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Is Fed Rate cut an indicator of a Global Rate Cut spiral?

, September 25, 2019, 0 Comments

The Fed is finally bringing some reason to smile for President Trump by making two continuous 25-bps cut after a gap of nearly a decade. It remains to be seen whether, the US economy moves up “like a rocket ship”, which President Trump referred to if Fed Chairman begins easing of the monetary policy. The not so aggressive rate cut has, however, invited a jibe for Fed Chairman Powell from Trump for two reasons.

One the rate cut has again not been as aggressive as per Trump’s standards and second, the post meeting statement did not carry any signal of a continuous monetary easing rather it speaks of no expectations of further rate cuts. This is in continuation of the previous rate cuts where the Fed Chair had spoken of a rate cut as an “adjustment”. As a quick reaction to this ‘adjustment’ theory and the no rate cut expectation in the future, the markets reacted passively.

The Fed Chair’s view that, there are some factors which needs to be considered before going for an aggressive rate cut, if any, needs applaud as data like Firm jobs market, low unemployment rate, muted inflation and strong household spending could on the contrary push the Federal Reserve to hold rates in the future.

Is it not becoming too obvious or a routine for markets to tumble just by a figment of their imagination about the future, which has increasingly become uncertain, courtesy administrators of today.  Sometimes, it looks as if the intellectual genre sitting in the trading desks has lost their sense of judgements about structural fundamentals and are swayed away by the political pomposity.

If we look from the regulator’s perspective, it has been an agonizing year of the fed Chair and it was only his tenacity which could keep him stay put on his decision and not buzz to the rate-cut rhetoric launched by the topmost authority in the country. Though, it was a little anticipated move now and Fed Chair had indicated a month back that the case of a rate cut is strengthened. But it would be quite pertinent to explore the rate cut decision from the perspective of market turmoil and the period of uncertainty unleashed by Trump’s Trade War with China. The trade war has not only dented the US trade prospects, but also the Global trade. India has also not remained unscathed by Trump’s “unfair” trade blame game policy. Not only India, but countries like Canada, Mexico and Germany are also facing the Trump tweet effect. Trump has gone on records that it was “no longer acceptable” for India to impose high tariffs on US -produced goods.

Though there are different opinions, we believe that the trade war, which has led China to re-orient its growth strategy from Export driven to Consumption driven would be impacting the US more than China. The trade figures speak in favor of China. In 2018, the US exported goods worth $120.3 billion to China, and imported a huge amount worth $539.5 billion of goods. Certainly, the exports are dwarfed by the imports.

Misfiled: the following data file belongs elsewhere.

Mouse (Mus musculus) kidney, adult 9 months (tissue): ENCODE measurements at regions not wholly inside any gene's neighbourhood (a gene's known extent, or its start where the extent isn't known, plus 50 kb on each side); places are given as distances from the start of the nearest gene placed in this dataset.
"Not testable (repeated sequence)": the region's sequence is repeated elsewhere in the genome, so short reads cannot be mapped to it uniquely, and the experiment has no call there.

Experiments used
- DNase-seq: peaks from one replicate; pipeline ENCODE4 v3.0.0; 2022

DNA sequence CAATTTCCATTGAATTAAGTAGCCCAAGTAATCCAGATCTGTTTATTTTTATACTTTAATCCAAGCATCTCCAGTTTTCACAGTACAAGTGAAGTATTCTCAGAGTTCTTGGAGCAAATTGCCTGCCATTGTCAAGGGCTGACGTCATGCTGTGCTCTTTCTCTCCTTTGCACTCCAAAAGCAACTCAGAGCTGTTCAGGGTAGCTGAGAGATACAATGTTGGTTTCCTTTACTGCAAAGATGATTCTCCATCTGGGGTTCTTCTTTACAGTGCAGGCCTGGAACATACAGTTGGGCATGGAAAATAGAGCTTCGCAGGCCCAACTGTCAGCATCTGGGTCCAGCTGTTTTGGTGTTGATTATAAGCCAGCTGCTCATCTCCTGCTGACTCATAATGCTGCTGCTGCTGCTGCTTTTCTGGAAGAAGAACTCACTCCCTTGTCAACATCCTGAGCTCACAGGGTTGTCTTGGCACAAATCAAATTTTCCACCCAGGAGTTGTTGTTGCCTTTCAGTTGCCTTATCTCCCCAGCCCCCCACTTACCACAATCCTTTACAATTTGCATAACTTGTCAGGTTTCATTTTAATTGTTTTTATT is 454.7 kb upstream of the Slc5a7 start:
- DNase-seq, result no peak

While wide anticipated, what seems to have triggered the Fed to change its stance and move in tandem with the Presidential line of thinking is the mix of macro problems listed in its GDP report like the downturns in private inventory investment, exports, residential and non-residential fixed investment, which have caused the deceleration in real GDP in the second quarter. The downturn could have been stronger, but for the offsetting effect by accelerations in personal capital expenditure and federal government spending.

The Fed has always enjoyed the independence, whether it was Alan Greenspan during Bill Clinton or Jerome Powell during Donald Trump. The difference, however, is that unlike the past Presidents, Trump seems to be too desperate to keep the economy running high and stock market roaring. The current rate cut is the regulators response and understanding of the global turmoil and falling inflation.fed-us-rate-versus-inflation

The US inflation has been running low and has touched 1.7% from a high of 2% in Apr’19 and with the GDP also turning down to 2.1% (Q2 2019), it was wise for the Fed to give a positive signal to the market. A rate cut would brighten the chances of spending to go up and inflation to inch to a stable and growth-oriented level of around 2.5-3%.fed-us-rate-versus-inflation

The inflation was the highest in July 2018 at 2.9% and it was virtually during the same period, i.e., second quarter of 2018 that the GDP growth topped at 3.5%. With inflation running low, GDP growth declining, the Fed would have found a fit case for easing of monetary policy.

I would say that it is a move which should be seen in light of Fed’s initiative to provide a succour to the otherwise fragile economy. The rate cut would be providing a line of thinking to the ECB and other regulators as well. The chances of ECB taking a call are quick as it is witnessing a change of guard in the form of a more popular and bolder Christine Lagarde taking over from Mario Draghi. There could be more rate cut moves across the world to support the declining global growth, which as expected begun with Indian regulator announcing a 35 basis points rate cut at its meeting on 7th August 2019 bringing the policy repo rate down to 5.40%. With the ECB deposit facility further going negative by 10 bps to (-) 0.50 and the latest Fed Rate cut, we see Indian regulator further easing rates in the next announcement.